Galway-based fast food chain Supermac’s has won its battle to force burger giant McDonald’s to relinquish its “big mac” trademark in Europe.
In a judgment from the European Union Intellectual Property Office (EUIPO), it was found that McDonald's had not proven genuine use of the contested trademark as a burger or a restaurant name.
The judgment opens the door for Supermac's to expand into the UK and Europe, the group's managing director and founder Pat McDonagh told The Irish Times.
While the company has trademark protection for the Supermac’s name in Ireland, extension of the trademark across Europe was contested by McDonald’s, he said.
“It [the EU patent office] has revoked the name that was originally granted in 1996 to McDonald’s,” Mr McDonagh noted.
The “big mac” was registered in Europe both as a food and under a category for restaurant names. This meant that McDonald’s could call a restaurant “big mac”. As a result of that, it was able to argue that if the Supermac’s name was successfully trademarked, it could cause confusion for customers.
Not genuine use
In order to fight that ruling, Supermac’s had to formally submit a request to EUIPO to cancel use of the “big mac” trademark that McDonald’s had registered, arguing that it wasn’t being put to genuine use.
McDonald’s said the trademark is in use in a “number of member states” and that evidence showed it had been used in advertising and on the packaging of goods.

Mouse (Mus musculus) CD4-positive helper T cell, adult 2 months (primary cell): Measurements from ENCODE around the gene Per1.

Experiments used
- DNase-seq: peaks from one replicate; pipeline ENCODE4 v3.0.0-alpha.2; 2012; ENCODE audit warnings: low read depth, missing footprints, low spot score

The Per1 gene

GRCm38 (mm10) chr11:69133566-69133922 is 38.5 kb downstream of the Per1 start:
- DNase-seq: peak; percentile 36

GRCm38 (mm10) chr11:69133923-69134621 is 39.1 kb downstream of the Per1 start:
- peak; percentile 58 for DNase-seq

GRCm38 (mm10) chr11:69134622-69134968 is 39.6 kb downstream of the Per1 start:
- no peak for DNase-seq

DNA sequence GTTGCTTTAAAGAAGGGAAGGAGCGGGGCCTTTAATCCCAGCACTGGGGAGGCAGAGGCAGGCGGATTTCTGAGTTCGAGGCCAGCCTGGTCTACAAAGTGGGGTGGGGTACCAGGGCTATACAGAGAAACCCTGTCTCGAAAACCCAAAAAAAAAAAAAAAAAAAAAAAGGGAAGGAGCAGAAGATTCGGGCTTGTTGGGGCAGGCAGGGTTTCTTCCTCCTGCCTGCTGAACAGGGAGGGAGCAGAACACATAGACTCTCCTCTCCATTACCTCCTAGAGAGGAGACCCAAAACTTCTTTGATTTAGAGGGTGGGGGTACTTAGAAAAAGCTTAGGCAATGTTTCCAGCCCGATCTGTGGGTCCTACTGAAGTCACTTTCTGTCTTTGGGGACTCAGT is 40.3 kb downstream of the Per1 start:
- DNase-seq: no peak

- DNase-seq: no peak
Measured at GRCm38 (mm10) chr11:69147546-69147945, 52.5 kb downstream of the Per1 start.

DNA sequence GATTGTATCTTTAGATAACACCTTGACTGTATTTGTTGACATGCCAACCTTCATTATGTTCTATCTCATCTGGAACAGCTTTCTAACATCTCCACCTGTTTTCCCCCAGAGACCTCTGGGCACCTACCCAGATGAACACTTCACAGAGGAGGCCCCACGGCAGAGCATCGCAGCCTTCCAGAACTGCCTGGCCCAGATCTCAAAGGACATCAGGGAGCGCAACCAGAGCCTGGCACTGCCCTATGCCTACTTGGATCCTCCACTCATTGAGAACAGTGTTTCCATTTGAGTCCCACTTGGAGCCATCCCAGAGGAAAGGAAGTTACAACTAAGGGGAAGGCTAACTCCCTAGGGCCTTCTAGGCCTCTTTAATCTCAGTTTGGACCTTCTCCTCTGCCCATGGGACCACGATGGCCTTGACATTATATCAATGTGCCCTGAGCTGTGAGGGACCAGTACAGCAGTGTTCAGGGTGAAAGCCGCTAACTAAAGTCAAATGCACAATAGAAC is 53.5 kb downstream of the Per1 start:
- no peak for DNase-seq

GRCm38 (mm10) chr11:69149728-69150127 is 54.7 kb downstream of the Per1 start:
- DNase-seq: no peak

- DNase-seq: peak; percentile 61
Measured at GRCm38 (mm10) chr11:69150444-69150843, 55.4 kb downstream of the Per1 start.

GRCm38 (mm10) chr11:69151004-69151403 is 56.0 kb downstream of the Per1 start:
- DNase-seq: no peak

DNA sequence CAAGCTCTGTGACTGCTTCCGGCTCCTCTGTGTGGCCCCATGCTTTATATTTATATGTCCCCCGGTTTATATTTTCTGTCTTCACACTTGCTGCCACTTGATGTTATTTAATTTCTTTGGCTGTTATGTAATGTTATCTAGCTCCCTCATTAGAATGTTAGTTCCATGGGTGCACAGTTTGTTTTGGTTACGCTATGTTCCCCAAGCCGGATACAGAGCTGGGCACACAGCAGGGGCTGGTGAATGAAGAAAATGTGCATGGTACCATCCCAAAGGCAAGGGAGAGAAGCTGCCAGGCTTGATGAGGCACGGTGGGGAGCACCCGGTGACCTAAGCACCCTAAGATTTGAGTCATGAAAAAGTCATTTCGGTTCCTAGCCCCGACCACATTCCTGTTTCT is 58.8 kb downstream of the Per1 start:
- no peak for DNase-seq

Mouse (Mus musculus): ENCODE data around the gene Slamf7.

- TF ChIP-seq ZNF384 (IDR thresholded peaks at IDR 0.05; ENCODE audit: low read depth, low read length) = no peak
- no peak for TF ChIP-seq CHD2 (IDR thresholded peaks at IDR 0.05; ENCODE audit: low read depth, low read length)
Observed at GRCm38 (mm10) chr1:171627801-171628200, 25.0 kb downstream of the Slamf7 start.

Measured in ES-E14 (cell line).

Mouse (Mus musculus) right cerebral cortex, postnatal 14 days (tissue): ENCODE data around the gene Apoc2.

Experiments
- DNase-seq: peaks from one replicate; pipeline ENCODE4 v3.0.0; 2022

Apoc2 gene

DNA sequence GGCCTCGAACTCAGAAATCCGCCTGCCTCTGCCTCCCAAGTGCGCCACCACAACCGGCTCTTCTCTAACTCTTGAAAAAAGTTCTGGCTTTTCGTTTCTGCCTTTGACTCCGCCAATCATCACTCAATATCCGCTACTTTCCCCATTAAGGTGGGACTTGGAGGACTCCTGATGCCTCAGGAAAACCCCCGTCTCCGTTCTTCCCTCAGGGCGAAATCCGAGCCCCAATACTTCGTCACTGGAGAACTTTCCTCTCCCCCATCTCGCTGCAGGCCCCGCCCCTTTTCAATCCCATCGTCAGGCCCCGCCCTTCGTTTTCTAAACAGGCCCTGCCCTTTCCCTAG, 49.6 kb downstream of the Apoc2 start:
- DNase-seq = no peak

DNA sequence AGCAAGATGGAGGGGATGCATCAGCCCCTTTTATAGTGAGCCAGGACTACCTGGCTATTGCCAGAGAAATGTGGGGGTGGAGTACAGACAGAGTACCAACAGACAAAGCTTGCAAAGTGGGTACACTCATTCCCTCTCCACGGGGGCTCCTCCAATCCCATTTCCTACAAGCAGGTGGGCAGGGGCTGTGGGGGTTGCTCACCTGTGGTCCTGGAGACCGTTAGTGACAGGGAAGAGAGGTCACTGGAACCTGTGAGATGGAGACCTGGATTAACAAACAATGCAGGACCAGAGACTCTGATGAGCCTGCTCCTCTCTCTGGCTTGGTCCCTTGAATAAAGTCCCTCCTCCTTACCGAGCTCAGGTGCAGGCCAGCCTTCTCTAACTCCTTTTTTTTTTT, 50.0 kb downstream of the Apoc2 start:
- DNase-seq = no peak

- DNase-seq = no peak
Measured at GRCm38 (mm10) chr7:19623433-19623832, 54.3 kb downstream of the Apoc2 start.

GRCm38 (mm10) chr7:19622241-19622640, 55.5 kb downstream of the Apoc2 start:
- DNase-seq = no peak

Under EU law, genuine use of a trademark exists where it is used to guarantee the identity of the origin of goods. EUIPO found that evidence submitted by McDonald’s was “insufficient” to establish genuine use of the trademark, resulting in its revocation.
The body found that McDonald’s would bear the costs for revocation.
Mr McDonagh said the trademark decision represents a victory for small businesses all over the world.
“We knew when we took on this battle that it was a David versus Goliath scenario but, just because McDonald’s has deep pockets, and we are relatively small in context, doesn’t mean we weren’t going to fight our corner,” he said.
In addition to paving the way for Supermac’s to use its brand on restaurants outside of Ireland, the ruling also had the unintended consequence of allowing Supermac’s to use the “big mac” trademark on any food for sale, if it so wishes.
In a statement on Tuesday, Supermac’s accused McDonald’s of “trademark bullying; registering brand names which are simply stored away in a war chest to use against future competitors”.
The Ballybrit restaurant chain noted McDonald’s had previously succeeded in putting a stop to its expansion plans for the UK and Europe on the basis of the similarity between the name Supermac’s and the “big mac”.
“This EUIPO judgment means that the main argument put forward by the US company is now gone,” Mr McDonagh said.
McDonald’s said it intends to appeal the decision and, in a statement, noted it continues to own “full and enforceable trademark rights for the mark ‘big mac’ throughout Europe” notwithstanding the decision.